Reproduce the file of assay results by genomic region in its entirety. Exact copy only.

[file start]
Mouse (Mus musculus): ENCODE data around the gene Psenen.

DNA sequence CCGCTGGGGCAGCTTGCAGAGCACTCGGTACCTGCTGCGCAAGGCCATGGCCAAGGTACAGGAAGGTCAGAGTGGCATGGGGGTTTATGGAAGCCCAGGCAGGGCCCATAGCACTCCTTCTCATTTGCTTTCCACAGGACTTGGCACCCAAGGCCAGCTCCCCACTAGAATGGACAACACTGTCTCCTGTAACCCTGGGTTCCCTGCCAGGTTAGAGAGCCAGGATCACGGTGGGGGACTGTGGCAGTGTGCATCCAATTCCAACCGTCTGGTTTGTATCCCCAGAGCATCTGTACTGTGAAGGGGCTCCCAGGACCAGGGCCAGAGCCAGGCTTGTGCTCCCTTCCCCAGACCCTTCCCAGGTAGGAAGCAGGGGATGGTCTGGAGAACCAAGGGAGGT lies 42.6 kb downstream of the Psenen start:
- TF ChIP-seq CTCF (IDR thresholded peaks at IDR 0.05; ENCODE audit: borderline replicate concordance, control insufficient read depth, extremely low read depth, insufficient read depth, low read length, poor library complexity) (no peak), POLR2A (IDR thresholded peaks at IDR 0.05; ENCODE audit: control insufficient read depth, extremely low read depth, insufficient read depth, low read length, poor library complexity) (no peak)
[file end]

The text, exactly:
Mouse (Mus musculus): ENCODE data around the gene Psenen.

DNA sequence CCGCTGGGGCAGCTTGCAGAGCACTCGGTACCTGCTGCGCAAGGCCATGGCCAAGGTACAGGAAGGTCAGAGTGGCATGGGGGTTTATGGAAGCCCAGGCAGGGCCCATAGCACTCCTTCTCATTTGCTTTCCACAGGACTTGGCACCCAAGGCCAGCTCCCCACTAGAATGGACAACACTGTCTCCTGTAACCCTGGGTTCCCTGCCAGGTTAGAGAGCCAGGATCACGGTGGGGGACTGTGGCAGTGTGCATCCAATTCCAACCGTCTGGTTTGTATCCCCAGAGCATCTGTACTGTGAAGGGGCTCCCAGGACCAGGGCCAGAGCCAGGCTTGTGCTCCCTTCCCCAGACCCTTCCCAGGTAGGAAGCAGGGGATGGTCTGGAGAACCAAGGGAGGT lies 42.6 kb downstream of the Psenen start:
- TF ChIP-seq CTCF (IDR thresholded peaks at IDR 0.05; ENCODE audit: borderline replicate concordance, control insufficient read depth, extremely low read depth, insufficient read depth, low read length, poor library complexity) (no peak), POLR2A (IDR thresholded peaks at IDR 0.05; ENCODE audit: control insufficient read depth, extremely low read depth, insufficient read depth, low read length, poor library complexity) (no peak)